The Hidden Blessings In Rejection

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We are programmed to associate the word rejection with failure and we are wired to believe that rejection is a direct reflection of our own shortcomings or our inability to get what we want.

Because when people pray for us, they don’t pray that we get rejected and when we get rejected, people try to comfort us because we are taught to believe that rejection is painful.

And I’m not saying rejection isn’t painful but it’s not necessarily bad for us, if anything, it’s actually better for us.

I look back at the times I was rejected from something and how I eventually found something better and wondered why I can’t learn to embrace rejection and take it as an opportunity to grow.

Why do we have to feel guilty for getting rejected? Isn’t rejection another word for trying?

You might not get the job you want, but you will get the job you need.

You might not be with the person you love, but you will end up with the person you adore. 

You might think that rejection means you’re not good enough, but rejection means you’re better than whatever or whoever rejected you.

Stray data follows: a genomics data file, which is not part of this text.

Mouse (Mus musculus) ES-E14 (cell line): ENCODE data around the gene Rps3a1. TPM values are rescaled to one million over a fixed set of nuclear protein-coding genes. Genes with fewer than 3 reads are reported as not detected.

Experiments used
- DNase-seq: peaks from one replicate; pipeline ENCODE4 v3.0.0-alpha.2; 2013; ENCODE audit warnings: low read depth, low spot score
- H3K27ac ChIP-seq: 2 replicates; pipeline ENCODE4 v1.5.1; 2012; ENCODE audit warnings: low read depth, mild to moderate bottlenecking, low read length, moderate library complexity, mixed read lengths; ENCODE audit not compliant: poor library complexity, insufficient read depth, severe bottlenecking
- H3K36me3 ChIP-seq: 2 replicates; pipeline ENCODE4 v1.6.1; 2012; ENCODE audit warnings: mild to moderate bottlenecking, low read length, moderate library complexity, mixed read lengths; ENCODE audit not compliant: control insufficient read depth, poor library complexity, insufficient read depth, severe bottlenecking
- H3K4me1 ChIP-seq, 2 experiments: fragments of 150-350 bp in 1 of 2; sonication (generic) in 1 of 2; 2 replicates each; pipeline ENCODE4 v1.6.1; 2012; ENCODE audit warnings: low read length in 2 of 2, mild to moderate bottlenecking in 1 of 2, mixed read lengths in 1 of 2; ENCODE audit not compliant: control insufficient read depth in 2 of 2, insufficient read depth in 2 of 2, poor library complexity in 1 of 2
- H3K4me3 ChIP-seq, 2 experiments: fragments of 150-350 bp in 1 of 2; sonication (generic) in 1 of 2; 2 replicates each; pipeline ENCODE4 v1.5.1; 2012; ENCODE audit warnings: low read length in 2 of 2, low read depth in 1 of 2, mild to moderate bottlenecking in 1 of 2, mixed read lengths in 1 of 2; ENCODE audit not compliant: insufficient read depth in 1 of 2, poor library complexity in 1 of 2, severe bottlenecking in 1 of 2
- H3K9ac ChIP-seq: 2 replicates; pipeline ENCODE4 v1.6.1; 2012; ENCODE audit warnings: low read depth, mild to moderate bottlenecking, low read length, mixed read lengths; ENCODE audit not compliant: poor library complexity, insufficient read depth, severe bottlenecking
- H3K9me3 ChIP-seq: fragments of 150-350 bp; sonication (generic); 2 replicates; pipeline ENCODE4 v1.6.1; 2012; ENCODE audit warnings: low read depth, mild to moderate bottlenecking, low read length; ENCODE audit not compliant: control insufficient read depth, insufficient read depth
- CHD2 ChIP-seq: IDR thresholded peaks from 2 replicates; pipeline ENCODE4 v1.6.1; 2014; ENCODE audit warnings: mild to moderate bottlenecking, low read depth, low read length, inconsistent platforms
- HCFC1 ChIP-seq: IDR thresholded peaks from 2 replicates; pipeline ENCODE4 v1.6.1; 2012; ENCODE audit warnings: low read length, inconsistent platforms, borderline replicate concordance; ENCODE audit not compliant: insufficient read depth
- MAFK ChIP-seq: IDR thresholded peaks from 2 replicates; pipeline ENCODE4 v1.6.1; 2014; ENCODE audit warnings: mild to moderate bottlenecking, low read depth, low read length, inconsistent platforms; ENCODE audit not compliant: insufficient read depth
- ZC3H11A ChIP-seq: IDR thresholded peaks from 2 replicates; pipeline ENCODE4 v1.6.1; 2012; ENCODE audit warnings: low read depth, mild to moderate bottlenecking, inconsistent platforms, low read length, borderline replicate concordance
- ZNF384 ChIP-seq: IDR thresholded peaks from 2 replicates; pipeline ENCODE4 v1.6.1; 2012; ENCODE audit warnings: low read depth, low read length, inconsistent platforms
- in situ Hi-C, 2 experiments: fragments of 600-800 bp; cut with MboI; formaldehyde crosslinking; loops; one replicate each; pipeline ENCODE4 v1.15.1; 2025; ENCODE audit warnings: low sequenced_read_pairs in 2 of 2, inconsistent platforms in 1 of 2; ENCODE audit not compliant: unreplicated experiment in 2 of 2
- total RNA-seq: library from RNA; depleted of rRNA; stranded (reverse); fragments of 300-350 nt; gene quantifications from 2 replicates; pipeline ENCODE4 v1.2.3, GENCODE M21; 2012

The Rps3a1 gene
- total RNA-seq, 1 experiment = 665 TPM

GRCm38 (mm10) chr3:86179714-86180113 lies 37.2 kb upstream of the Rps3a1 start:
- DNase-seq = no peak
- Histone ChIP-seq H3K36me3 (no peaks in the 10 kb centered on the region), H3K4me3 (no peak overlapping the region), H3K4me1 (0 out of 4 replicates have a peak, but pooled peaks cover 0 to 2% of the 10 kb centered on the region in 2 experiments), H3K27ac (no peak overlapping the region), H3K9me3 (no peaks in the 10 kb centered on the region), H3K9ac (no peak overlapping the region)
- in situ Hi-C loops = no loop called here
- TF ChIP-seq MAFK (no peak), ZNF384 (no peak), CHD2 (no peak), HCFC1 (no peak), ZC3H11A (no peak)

Why can’t we see the blessings in rejection? Why are we only looking for the instant gratification of the word ‘yes?’ Given that many times ‘yes’ broke our hearts too and left us with nothing.

We contradict ourselves because we keep saying that if something is meant for us, it will find us, yet we can’t seem to shake rejection off, we can’t stop it from crippling us when it comes to taking risks and loving ourselves.

Rejection is also fate telling us that some things are not meant for us and if they were, we wouldn’t have been rejected.

And ironically, rejection can teach us how to accept ourselves.

It teaches us that life won’t always go our way but we will still survive, it teaches us that no matter how hard we want something, it still might not be ours and it teaches us that it can sometimes save us from something we were not prepared to handle.

Rejection is another word for redirection.

Because it’s not rejection that puts you down, it’s the way you handle it. You can either get discouraged or think that something is wrong with you or you can believe that it’s a blessing in disguise preparing you for something bigger than what you wanted for yourself.

Rejection teaches you that the only approval you really need is yours — once you have that, nothing else matters. TC mark

Rania Naim

Writing makes me feel alive. Words heal me.

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